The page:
Acute pancreatitis has been linked to intestinal barrier dysfunction and systemic inflammatory response with high mortality. Thoracic epidural analgesia improves intestinal perfusion. The authors hypothesized that thoracic epidural analgesia influences microcirculation injury, inflammatory response, and outcome of acute pancreatitis in rats.
Control groups underwent a sham procedure or untreated pancreatitis induced by intraductal taurocholate injection. In the treatment groups, epidural analgesia was commenced immediately or after a 7-h delay. Fifteen hours after injury, the ileal mucosal perfusion was assessed by intravital microscopy. Thereby, the intercapillary area between all perfused capillaries and between continuously perfused capillaries only was used to differentially quantify total and continuous capillary mucosal perfusion. Villus blood flow and serum levels of amylase, lactate, and interleukin 6 were determined, and pancreatic injury was scored histologically. Seven-day survival was recorded in an additional 30 rats undergoing untreated pancreatitis or pancreatitis with epidural analgesia.
In untreated pancreatitis, decreased total capillary perfusion increased the total intercapillary area by 24%. Furthermore, loss of continuous perfusion increased continuous intercapillary area to 228%. After immediate and delayed epidural analgesia, continuous perfusion was restored (P < 0.05). Blood flow decreased 50% in untreated pancreatitis but was preserved by epidural analgesia (P < 0.05). Biochemical and histologic signs of pancreatitis were not affected by epidural analgesia. Lactate and interleukin-6 levels increased in untreated pancreatitis, which was prevented in the treatment groups (P < 0.05). Epidural analgesia increased 7-day survival from 33% to 73% (P < 0.05).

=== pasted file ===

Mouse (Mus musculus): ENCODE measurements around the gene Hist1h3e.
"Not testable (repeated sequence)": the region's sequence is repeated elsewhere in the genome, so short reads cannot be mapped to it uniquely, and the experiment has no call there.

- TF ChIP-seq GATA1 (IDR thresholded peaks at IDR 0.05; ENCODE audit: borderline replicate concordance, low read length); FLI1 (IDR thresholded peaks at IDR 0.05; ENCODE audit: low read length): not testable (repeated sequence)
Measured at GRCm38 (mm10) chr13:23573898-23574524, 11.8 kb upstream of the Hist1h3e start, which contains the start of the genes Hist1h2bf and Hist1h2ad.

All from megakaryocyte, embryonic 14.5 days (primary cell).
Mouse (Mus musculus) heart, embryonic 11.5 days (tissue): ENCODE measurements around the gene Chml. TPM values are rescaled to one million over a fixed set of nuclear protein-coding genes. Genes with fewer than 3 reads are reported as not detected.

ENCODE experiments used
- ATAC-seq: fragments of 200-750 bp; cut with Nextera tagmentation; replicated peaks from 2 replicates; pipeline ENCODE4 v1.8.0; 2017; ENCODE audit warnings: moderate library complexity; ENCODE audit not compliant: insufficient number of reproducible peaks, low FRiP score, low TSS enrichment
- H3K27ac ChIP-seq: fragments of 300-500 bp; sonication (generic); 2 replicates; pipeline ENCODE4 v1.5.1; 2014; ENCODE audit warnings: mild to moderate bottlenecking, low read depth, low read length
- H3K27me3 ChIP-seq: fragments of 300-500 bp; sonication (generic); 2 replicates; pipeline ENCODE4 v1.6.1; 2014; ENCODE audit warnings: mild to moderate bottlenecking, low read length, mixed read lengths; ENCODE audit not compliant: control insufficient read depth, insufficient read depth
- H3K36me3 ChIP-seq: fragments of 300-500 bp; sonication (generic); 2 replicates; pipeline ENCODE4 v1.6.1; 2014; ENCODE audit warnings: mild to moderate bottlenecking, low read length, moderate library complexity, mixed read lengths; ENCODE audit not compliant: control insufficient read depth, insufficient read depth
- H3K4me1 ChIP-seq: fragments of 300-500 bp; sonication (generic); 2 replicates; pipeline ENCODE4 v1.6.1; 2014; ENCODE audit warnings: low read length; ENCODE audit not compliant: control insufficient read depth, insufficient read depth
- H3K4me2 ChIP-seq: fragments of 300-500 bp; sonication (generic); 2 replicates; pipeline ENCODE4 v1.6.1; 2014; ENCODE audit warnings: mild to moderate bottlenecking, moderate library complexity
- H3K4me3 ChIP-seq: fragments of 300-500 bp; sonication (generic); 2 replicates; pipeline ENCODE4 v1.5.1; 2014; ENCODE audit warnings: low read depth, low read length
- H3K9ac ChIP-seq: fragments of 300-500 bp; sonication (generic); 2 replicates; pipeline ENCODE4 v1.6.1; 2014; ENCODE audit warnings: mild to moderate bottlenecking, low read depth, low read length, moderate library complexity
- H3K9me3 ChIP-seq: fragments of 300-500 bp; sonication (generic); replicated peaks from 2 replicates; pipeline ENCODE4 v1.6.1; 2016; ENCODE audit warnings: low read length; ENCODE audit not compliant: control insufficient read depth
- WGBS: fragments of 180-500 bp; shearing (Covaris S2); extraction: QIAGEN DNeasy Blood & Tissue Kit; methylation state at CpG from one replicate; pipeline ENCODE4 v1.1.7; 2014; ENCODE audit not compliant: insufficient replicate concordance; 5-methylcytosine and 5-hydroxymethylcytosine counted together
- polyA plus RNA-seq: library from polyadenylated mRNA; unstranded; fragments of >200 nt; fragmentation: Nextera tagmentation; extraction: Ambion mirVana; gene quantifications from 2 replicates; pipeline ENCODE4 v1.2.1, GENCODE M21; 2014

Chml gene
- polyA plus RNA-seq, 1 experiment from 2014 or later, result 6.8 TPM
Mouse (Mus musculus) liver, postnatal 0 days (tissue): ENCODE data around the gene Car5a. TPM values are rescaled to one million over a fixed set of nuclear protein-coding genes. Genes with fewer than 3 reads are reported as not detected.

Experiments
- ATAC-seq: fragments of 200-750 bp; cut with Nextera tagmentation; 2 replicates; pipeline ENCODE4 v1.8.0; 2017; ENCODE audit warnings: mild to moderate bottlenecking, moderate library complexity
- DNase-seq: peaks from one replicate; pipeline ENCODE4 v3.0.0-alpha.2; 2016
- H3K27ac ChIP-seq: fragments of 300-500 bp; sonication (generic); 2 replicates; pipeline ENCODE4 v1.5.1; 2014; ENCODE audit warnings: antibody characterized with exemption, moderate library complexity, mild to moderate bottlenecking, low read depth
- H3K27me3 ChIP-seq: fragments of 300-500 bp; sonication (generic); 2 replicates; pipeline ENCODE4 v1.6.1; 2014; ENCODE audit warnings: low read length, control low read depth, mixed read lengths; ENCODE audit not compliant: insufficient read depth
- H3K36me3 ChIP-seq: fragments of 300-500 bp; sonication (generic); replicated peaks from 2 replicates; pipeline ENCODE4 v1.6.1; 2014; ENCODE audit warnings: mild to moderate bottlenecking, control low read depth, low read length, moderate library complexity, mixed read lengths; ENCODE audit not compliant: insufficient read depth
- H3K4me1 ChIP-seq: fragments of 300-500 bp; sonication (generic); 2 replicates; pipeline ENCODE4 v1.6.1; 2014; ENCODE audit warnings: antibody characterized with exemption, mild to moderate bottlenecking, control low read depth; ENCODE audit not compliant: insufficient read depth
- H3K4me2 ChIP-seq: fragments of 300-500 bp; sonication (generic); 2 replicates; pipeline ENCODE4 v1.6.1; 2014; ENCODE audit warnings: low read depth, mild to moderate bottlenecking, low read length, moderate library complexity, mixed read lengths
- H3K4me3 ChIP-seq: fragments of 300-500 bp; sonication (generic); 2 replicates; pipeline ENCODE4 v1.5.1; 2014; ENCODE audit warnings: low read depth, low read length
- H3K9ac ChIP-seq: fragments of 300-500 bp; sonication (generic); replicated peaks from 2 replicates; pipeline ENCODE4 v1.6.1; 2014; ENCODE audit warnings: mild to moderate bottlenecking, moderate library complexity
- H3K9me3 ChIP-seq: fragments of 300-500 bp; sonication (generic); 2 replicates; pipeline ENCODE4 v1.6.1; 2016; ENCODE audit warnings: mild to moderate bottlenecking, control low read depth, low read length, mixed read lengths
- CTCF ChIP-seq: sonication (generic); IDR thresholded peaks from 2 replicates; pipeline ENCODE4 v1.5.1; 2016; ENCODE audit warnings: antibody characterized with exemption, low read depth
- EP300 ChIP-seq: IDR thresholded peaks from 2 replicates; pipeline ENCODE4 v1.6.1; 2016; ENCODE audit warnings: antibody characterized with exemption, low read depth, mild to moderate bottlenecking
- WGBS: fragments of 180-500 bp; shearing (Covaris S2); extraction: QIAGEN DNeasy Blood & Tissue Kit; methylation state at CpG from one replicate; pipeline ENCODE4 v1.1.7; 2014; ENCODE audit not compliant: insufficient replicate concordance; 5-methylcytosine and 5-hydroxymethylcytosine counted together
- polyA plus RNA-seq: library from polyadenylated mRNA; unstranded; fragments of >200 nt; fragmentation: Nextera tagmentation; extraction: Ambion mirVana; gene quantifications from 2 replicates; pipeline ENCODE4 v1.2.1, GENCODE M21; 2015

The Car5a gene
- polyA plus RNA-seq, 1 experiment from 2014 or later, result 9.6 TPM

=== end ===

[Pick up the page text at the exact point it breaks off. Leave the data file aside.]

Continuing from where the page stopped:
Thoracic epidural analgesia attenuated systemic response and improved survival in severe acute pancreatitis. These effects might be explained by improved mucosal perfusion.
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THE mortality of severe acute pancreatitis (AP) is still high, reaching up to 25%.1,2Morbidity and mortality are determined by the development of a systemic inflammatory response, infection of pancreatic necroses, and multiple organ failure.2,3The intestinal tract might contribute to systemic complications of the disease. Disturbed intestinal permeability is observed in both animal models and humans.4,5Endotoxemia and bacterial translocation from the intestinal tract with subsequent infection of pancreatic necroses are considered to be of major importance in the disease.3,6,7Mucosal hypoperfusion was documented in small patient series with mild and severe AP8,9and has been shown to predict organ failure and outcome.8,10Experimental studies revealed intestinal microcirculatory injury both in edematous and in necrotizing pancreatitis.11,12Approaches to maintain gastrointestinal barrier function in AP included enteral feeding and glutamine supplementation.4,13